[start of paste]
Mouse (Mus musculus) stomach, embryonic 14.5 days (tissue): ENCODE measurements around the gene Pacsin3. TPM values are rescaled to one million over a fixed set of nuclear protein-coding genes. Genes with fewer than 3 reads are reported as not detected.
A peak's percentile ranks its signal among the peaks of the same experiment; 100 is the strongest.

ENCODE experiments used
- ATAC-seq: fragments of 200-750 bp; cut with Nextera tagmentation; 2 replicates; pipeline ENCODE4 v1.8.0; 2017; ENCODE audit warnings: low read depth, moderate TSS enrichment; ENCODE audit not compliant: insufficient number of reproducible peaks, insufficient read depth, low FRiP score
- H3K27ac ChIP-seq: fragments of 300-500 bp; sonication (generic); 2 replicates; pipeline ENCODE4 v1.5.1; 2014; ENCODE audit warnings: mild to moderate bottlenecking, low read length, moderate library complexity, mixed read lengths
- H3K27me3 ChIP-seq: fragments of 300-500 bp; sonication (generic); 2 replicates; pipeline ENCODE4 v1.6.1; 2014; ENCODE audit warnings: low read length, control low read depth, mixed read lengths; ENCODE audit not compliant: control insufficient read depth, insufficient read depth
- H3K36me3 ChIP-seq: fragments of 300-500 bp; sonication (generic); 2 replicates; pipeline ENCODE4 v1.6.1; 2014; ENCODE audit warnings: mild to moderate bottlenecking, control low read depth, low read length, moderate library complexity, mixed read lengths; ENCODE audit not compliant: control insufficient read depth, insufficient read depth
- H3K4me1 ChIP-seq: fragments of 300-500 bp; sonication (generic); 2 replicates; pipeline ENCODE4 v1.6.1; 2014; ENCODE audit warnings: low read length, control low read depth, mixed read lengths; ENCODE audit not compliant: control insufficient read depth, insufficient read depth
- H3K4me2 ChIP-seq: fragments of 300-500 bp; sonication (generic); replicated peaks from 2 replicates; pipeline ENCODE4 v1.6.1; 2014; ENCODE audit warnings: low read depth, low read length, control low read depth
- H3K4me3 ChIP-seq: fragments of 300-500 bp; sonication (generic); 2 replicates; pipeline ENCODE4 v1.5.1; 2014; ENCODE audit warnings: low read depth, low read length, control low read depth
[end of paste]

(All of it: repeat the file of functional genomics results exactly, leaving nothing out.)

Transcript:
Mouse (Mus musculus) stomach, embryonic 14.5 days (tissue): ENCODE measurements around the gene Pacsin3. TPM values are rescaled to one million over a fixed set of nuclear protein-coding genes. Genes with fewer than 3 reads are reported as not detected.
A peak's percentile ranks its signal among the peaks of the same experiment; 100 is the strongest.

ENCODE experiments used
- ATAC-seq: fragments of 200-750 bp; cut with Nextera tagmentation; 2 replicates; pipeline ENCODE4 v1.8.0; 2017; ENCODE audit warnings: low read depth, moderate TSS enrichment; ENCODE audit not compliant: insufficient number of reproducible peaks, insufficient read depth, low FRiP score
- H3K27ac ChIP-seq: fragments of 300-500 bp; sonication (generic); 2 replicates; pipeline ENCODE4 v1.5.1; 2014; ENCODE audit warnings: mild to moderate bottlenecking, low read length, moderate library complexity, mixed read lengths
- H3K27me3 ChIP-seq: fragments of 300-500 bp; sonication (generic); 2 replicates; pipeline ENCODE4 v1.6.1; 2014; ENCODE audit warnings: low read length, control low read depth, mixed read lengths; ENCODE audit not compliant: control insufficient read depth, insufficient read depth
- H3K36me3 ChIP-seq: fragments of 300-500 bp; sonication (generic); 2 replicates; pipeline ENCODE4 v1.6.1; 2014; ENCODE audit warnings: mild to moderate bottlenecking, control low read depth, low read length, moderate library complexity, mixed read lengths; ENCODE audit not compliant: control insufficient read depth, insufficient read depth
- H3K4me1 ChIP-seq: fragments of 300-500 bp; sonication (generic); 2 replicates; pipeline ENCODE4 v1.6.1; 2014; ENCODE audit warnings: low read length, control low read depth, mixed read lengths; ENCODE audit not compliant: control insufficient read depth, insufficient read depth
- H3K4me2 ChIP-seq: fragments of 300-500 bp; sonication (generic); replicated peaks from 2 replicates; pipeline ENCODE4 v1.6.1; 2014; ENCODE audit warnings: low read depth, low read length, control low read depth
- H3K4me3 ChIP-seq: fragments of 300-500 bp; sonication (generic); 2 replicates; pipeline ENCODE4 v1.5.1; 2014; ENCODE audit warnings: low read depth, low read length, control low read depth